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Go China - Xiamen

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Go China-XIAMEN

Pulling strings: Chinese marionette tradition lives on in Xiamen

Traditional troupes, such as the Quanzhou Puppet Troupe, perform for visitors and for gala events at the birthplace of Chinese puppeteering

PUBLISHED : Tuesday, 26 July, 2016, 12:36pm
UPDATED : Tuesday, 26 July, 2016, 3:28pm

Xiamen expresses China’s modern-day split between hyper-modern and staunchly traditional like few other Chinese cities can.

The city’s location and traditional role as the “doorway to China” led to Xiamen being always at the forefront of change and adaptation. Overseas Chinese ensured that the best of what they encountered abroad would eventually make it back to the hometown.

The clearest example of that today is the cityscape, especially at night. Xiamen’s clean, slick streets and buildings rub off on the people, who are connoisseurs of the finer things in life, be they a fine seafood meal, a bottle of wine, or the beautiful décor of an avant-garde café.

At the same time, the strength of the city’s community lies in its ability to make history thrive today through living examples of traditions long sacred to the people of this region.

For example, Amoy, as the region in and around Xiamen is known, is considered throughout China and internationally to be the birthplace of the Chinese marionette. Hundreds of small and large puppet troupes operate out of Xiamen, Gulangyu Island and the city of Quanzhou, just a few minutes’ drive away. The puppets are extremely expressive and complex, with the ability to display a range of characters and even, in some cases, play musical instruments.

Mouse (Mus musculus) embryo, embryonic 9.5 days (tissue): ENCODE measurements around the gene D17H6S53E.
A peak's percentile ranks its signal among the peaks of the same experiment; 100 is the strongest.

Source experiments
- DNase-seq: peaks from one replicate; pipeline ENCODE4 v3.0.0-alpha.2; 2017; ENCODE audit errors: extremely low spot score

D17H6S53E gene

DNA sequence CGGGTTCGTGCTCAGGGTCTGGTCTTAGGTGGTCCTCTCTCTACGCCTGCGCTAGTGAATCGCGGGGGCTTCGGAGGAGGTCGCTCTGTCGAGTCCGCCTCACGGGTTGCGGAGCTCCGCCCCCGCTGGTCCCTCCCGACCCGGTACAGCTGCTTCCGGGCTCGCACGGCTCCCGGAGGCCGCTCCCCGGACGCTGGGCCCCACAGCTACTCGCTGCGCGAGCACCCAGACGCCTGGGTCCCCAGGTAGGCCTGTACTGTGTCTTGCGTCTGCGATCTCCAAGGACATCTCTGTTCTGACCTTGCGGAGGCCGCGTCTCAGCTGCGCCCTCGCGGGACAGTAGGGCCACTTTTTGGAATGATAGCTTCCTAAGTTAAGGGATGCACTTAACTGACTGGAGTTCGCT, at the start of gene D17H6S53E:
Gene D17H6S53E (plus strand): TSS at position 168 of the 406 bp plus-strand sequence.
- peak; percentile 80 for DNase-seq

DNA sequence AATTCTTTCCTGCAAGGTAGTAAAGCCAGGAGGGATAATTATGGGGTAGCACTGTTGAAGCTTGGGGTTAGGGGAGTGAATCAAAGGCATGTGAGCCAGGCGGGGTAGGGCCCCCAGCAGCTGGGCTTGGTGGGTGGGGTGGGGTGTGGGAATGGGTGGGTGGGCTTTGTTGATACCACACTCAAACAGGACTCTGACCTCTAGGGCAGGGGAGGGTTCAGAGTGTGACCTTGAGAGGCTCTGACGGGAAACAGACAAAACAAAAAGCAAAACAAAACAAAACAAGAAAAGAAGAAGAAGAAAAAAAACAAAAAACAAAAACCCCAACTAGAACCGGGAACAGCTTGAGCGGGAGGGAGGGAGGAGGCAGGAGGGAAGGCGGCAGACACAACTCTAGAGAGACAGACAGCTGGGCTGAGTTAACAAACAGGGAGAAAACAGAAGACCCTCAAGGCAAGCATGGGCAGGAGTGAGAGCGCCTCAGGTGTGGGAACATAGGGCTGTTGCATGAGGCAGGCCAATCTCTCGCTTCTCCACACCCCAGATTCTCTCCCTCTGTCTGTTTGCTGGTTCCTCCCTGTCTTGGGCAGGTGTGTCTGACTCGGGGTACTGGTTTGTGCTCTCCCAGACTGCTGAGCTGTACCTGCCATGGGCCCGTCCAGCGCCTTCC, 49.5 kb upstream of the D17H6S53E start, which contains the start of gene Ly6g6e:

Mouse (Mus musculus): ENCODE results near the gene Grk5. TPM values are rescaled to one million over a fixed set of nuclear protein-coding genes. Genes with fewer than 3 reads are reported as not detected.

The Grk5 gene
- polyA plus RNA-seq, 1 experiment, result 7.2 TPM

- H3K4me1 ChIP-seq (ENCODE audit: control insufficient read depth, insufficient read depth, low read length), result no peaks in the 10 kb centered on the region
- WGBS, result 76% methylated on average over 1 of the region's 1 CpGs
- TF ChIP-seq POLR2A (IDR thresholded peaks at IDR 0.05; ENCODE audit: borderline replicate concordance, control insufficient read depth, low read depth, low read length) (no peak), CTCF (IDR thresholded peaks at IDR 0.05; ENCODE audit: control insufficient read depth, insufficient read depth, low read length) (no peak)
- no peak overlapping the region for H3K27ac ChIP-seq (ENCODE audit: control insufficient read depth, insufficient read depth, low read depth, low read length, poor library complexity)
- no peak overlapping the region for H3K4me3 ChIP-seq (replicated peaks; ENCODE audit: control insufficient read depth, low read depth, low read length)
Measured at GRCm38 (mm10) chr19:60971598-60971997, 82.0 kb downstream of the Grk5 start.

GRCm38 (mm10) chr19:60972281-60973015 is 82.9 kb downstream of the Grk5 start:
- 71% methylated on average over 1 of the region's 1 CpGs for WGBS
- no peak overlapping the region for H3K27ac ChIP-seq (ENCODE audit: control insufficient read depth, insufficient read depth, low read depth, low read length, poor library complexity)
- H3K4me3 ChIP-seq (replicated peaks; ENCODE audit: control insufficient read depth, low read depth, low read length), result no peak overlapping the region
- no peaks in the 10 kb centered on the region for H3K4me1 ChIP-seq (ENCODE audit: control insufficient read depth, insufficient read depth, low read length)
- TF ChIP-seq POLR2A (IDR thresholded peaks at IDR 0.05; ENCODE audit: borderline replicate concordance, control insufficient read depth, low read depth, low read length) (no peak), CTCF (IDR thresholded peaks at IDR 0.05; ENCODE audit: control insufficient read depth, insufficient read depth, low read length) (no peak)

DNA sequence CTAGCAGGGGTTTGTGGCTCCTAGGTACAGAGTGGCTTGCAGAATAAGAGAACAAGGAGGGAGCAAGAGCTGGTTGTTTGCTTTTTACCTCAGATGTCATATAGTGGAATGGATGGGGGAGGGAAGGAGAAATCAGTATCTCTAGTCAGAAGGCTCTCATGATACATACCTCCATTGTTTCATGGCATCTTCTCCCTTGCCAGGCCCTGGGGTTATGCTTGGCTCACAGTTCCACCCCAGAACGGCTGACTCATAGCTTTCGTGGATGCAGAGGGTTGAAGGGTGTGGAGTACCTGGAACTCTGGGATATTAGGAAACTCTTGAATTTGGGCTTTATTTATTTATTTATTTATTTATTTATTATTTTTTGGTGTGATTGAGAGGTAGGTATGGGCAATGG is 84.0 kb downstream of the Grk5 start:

The marionette has been part of Chinese entertainment for millennia, starting as humble shows in the countryside and progressing into an art form for wealthy aristocrats, emperors and eventually foreign audiences. The puppets have as many as 36 different strings of varying lengths – as long as two metres in many cases – and mastering the art of puppeteering can take a lifetime.

Traditional puppets are carved out of camphor wood and sanded down to create a glossy, smooth texture.

They are then painted according to classic depictions of princesses, nobles or rogues and then costumes and hair are added.

Traditional troupes, such as the Quanzhou Puppet Troupe, keep the old arts alive for tourists and gala events that require displays of old Amoy.